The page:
How to Improve Your Credit Score In 5 Simple Steps
Are you worried about your credit score? Did you imagine your credit score would be in a better position at this stage of your life? Taking hold of your personal finances and your credit score is easier than you think. There are a few straightforward ways you can turn your score around; how to improve your credit score.
1. Do your research before you apply
Research may be tedious, but it works. If you’re tempted to go with the easiest option, think again. Always spend some extra time and consider all options. What do you need? What option best suits your situation?
Always read through the terms and conditions, never go ahead and click the boxes. You must be sure that all the clauses will be suitable for your circumstances. For example, the credit cards that have great perks will often have higher fees.
2. Pay bills on time!
Late or defaulted repayments is by far the easiest way to ruin your chance of a decent credit score. Luckily, the impact of timely and consistent repayments is one of the best ways to redeem your score.
You must realise that each time you miss a repayment, it can impact your credit score. This includes credit cards, phone bills and any other general repayment. An overdue repayment will stay on your credit report for five years.
What’s the best way to manage repayments? You should always set reminders, direct debits or even consolidate all your debts under one personal loan.
3. Only apply for credit when you need it
Many people will make the mistake of applying for as many loans as possible as a means of research. NEVER do this.
Each time you apply for credit, every application will go down as an enquiry and become stuck to your credit report. What counts in this situation? Credit cards, personal loan and car loans are the most common, but other lines of credit will also affect your score. Instead of doing your research by applying for everything under the sun, head to RateCity and get a proper understanding.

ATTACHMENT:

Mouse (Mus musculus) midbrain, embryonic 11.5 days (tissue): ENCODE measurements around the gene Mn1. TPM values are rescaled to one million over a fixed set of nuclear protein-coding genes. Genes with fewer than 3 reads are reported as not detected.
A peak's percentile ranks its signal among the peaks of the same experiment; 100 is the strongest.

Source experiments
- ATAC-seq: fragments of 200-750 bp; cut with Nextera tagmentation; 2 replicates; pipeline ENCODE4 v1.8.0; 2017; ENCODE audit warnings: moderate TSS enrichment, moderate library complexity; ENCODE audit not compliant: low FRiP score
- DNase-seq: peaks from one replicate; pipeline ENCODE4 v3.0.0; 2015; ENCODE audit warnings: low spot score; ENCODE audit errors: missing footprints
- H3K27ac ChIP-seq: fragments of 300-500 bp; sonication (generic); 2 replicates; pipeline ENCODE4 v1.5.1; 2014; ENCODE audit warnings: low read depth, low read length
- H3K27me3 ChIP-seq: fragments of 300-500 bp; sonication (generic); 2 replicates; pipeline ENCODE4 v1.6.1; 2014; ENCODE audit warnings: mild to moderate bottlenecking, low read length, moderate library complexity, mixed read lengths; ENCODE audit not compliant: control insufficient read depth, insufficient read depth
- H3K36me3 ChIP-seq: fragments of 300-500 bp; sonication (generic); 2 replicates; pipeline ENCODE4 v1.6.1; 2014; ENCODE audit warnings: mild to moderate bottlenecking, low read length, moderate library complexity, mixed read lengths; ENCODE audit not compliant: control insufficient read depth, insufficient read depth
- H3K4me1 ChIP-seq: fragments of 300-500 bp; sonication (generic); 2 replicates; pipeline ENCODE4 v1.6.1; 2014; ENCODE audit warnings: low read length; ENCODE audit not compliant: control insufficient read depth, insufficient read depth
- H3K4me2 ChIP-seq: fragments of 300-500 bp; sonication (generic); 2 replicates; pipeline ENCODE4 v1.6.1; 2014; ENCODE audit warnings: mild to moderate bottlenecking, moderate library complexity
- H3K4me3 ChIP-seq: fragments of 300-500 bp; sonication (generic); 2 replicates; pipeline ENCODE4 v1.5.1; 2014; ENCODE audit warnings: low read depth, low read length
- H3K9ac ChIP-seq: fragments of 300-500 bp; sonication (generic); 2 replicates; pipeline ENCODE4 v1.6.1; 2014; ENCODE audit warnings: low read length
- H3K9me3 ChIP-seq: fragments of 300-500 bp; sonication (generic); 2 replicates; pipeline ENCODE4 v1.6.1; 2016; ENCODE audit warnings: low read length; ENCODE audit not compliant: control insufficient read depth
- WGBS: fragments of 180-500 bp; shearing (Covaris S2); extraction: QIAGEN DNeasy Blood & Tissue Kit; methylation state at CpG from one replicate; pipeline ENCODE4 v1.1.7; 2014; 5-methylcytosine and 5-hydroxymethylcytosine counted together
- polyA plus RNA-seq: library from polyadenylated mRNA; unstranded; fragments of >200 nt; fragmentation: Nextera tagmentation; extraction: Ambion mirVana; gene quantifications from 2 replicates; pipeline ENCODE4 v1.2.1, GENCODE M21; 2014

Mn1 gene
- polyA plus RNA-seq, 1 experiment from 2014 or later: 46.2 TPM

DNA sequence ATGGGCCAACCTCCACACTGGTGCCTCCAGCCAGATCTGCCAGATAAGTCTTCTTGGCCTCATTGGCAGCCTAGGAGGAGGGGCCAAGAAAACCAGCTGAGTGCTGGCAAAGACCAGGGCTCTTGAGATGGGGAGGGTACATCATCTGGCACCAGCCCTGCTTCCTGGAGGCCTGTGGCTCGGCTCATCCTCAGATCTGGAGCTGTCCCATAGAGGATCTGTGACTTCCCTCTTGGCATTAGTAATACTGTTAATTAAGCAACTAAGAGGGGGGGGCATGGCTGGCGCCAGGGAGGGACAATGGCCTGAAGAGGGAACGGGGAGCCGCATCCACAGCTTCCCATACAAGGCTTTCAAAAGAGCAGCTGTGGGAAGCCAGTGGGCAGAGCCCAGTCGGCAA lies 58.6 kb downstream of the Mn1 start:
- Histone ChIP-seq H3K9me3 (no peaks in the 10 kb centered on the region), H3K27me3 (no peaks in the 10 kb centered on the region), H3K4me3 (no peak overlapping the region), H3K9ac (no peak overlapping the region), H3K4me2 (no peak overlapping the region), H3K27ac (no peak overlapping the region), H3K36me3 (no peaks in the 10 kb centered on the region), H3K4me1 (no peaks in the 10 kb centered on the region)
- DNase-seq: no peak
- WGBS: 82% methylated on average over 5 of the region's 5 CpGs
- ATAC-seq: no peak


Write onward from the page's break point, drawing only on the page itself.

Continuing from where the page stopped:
If you are making too many enquiries in a short period, your credit score will go down, and lenders see this as a red flag. Whenever you are tempted to apply for more credit, always take the time to assess the situation and ask yourself if you really need it.
4. Take control
Take control of your credit profile. Having an active account will prove to lenders that you have existing commitments. It is essential to an improved credit score.
One situation that may be affecting your credit score is joint bills. If you and your partner are splitting bills, but it’s under their name, only their score will build while yours stays the same.
The less common types of credit include internet bundles and phone plans. They can affect your credit score the same way a mortgage or credit card can. If you are paying for it, have your name on the account.
5. Always check your credit score
Keeping an eye on your credit file is important. It’s also an effective method of preventing a suspicious activity. There are a few occurrences that are out of your control, but something like identity fraud will greatly affect your credit score.
When you are reviewing your credit score, note down anything that is unusual. If there are applications or anything you can’t remember doing, mark it as a red flag. There is no harm in following up on anything. Check regularly, even if you are just checking for peace of mind.
Your credit score shouldn’t be taken lightly. Lenders in Australia are becoming less inclined to approve loans and other lines of credit. Don’t be lazy, attempt to improve your credit score at all times.